My post about Gidon Kremer & Co.’s chamber-orchestra version of Astor Piazzolla’s “Oblivion” (from the soundtrack of Marco Bellocchio’s film version of Pirandello’s Henry IV) had as its jumping-off point a rumination on the Nobel Prize in Literature. After listing many literary luminaries who never got the award, I did say, “Still and all, there are a few unimpeachable selections (Bob Dylan, in my opinion, is most definitely not among them).”
In my opinion, handing the award that should have gone to James Joyce but never did, to Bob Dylan, just sealed the deal as far as the Nobel Literature Prize’s being a cross between the Nobel Peace Prize and a popularity poll. Who is next? Danielle Steel? (After all, she has sold 800 million copies of her more than 150 books.)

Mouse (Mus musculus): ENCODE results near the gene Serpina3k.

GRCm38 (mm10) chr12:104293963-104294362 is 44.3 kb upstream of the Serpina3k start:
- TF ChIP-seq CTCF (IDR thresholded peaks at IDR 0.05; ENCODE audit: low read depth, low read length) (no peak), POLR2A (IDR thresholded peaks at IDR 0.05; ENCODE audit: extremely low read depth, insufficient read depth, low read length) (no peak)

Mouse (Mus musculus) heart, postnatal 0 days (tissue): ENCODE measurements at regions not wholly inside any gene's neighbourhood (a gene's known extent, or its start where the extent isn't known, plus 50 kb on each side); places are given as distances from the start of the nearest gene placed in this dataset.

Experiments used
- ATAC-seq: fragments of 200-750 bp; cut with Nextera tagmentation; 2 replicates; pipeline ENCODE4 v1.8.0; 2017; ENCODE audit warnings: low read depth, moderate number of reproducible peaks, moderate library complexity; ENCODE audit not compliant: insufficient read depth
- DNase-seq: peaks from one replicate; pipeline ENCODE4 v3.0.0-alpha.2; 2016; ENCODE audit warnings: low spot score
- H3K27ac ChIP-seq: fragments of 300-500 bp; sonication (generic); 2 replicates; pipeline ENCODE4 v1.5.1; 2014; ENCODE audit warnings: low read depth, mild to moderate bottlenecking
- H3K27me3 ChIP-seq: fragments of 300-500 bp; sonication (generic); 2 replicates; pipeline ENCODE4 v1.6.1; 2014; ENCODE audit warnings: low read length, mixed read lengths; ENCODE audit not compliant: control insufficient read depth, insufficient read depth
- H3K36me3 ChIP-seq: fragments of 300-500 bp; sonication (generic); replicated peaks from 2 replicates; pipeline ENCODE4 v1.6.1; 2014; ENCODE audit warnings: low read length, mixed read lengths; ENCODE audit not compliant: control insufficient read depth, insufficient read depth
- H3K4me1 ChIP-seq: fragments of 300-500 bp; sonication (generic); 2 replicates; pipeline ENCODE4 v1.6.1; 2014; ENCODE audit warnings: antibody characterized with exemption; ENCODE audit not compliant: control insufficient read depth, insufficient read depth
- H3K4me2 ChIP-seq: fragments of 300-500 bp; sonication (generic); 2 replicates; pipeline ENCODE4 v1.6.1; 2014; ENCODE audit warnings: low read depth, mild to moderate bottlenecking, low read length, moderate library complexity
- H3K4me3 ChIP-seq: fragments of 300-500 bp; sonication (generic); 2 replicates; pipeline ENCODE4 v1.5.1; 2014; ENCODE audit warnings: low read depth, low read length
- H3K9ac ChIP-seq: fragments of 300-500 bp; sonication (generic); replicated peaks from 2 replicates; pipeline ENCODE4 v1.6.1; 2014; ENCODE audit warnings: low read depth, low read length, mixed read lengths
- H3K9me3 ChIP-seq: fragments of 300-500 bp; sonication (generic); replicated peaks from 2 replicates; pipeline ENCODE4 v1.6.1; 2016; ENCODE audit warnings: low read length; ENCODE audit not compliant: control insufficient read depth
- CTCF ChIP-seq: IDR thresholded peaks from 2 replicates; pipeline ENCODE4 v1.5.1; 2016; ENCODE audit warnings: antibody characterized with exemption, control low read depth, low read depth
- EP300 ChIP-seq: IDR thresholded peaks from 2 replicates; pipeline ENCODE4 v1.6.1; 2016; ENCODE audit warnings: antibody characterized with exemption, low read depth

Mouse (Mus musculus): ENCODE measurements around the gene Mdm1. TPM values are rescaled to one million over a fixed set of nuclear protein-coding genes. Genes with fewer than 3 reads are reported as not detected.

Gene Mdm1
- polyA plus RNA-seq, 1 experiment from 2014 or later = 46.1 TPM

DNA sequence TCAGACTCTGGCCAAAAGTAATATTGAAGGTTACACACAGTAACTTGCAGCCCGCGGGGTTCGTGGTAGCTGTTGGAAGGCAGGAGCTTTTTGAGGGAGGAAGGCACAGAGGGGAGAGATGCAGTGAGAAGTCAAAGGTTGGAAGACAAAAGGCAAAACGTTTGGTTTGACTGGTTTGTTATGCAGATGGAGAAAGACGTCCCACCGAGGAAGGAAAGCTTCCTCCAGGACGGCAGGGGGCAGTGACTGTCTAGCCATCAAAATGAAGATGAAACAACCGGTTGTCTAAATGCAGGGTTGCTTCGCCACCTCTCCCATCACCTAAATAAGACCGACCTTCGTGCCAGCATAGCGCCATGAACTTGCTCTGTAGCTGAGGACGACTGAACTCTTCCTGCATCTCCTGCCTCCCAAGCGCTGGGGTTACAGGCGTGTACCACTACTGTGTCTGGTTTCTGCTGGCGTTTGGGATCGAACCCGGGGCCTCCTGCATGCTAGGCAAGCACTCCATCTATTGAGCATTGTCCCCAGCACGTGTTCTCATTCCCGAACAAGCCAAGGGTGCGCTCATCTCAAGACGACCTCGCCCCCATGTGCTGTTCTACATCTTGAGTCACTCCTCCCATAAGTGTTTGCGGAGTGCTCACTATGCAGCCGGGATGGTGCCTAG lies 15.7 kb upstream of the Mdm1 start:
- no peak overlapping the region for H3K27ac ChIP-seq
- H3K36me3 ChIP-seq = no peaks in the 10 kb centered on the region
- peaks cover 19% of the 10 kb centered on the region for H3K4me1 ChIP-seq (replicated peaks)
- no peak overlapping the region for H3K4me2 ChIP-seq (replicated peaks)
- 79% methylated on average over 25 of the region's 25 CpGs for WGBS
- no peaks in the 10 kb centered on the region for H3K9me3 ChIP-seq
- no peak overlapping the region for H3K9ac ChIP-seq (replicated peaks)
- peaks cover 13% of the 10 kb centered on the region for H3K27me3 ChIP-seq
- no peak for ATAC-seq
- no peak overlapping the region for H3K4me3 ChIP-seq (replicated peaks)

So, I have long thought that it was past high time that Mr. Zimmerman could use being taken down a peg or two. I am hugely glad to report that Dan Bern has done just that for us (and if “Jerusalem” is not a Bob Dylan Parody, time is out of joint… ).
Dan Bern’s “Jerusalem” has it all: the mind-numbingly repetitious guitar playing; the whiny vocal; the total self-absorption of the lyrics; the apocalyptic grandiosity of the vision; and, most of all, the passive-aggressive approach to affairs of the heart (“Accept my love, don’t test my love/ ‘Cause maybe I don’t love you all that much”). I particularly love that the singer’s therapist’s name is Dr. Nusbaum, which is close to the German for “Nut Tree.”
One might quip that the specialty of Dan Bern’s house is “Filet of Bob Dylan.”
(Thanks to Positive Feedback Online‘s Clark Johnsen for introducing me to this song.)
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